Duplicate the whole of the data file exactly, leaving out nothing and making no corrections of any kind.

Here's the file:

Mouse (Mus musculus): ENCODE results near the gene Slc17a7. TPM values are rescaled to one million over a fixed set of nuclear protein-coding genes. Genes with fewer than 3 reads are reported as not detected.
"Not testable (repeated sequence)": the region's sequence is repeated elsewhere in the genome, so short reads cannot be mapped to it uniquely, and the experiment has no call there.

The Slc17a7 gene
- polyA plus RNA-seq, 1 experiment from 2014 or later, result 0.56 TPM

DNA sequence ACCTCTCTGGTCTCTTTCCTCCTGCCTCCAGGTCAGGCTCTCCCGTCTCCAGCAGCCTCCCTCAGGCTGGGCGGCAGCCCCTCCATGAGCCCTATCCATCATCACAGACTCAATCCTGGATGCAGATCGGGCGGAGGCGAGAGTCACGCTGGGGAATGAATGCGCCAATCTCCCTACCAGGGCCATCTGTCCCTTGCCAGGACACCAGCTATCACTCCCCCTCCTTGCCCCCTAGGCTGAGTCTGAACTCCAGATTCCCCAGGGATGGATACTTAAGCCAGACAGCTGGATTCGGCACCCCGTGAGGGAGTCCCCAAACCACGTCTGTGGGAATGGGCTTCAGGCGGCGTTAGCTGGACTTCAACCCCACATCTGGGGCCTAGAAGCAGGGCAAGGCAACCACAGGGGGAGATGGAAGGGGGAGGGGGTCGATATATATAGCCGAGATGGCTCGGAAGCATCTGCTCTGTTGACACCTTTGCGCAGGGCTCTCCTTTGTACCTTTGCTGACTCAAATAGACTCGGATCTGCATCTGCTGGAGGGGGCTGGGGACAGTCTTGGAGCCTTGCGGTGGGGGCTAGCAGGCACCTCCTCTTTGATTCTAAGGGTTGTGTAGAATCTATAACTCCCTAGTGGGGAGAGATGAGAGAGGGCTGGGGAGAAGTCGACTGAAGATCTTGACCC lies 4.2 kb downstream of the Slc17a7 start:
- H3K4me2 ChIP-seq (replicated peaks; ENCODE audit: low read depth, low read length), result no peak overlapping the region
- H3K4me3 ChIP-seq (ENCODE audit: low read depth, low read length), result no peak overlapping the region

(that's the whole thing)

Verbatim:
Mouse (Mus musculus): ENCODE results near the gene Slc17a7. TPM values are rescaled to one million over a fixed set of nuclear protein-coding genes. Genes with fewer than 3 reads are reported as not detected.
"Not testable (repeated sequence)": the region's sequence is repeated elsewhere in the genome, so short reads cannot be mapped to it uniquely, and the experiment has no call there.

The Slc17a7 gene
- polyA plus RNA-seq, 1 experiment from 2014 or later, result 0.56 TPM

DNA sequence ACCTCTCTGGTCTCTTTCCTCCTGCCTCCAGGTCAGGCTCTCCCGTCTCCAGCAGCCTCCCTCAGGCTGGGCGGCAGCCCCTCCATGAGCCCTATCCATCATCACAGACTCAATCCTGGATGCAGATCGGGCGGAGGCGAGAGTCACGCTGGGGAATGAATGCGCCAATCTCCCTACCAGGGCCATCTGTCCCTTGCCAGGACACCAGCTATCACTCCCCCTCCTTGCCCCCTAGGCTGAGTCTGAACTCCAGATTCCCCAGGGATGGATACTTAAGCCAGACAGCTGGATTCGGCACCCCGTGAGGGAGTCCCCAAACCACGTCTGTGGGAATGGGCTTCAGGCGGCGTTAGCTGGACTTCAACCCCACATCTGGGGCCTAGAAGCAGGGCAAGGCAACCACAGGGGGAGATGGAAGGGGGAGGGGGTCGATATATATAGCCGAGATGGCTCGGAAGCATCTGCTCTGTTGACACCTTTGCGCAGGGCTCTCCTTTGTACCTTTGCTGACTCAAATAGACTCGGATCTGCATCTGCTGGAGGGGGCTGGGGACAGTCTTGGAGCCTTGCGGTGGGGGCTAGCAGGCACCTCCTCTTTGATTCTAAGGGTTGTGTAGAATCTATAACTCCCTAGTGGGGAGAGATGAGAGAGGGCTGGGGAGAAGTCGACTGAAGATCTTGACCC lies 4.2 kb downstream of the Slc17a7 start:
- H3K4me2 ChIP-seq (replicated peaks; ENCODE audit: low read depth, low read length), result no peak overlapping the region
- H3K4me3 ChIP-seq (ENCODE audit: low read depth, low read length), result no peak overlapping the region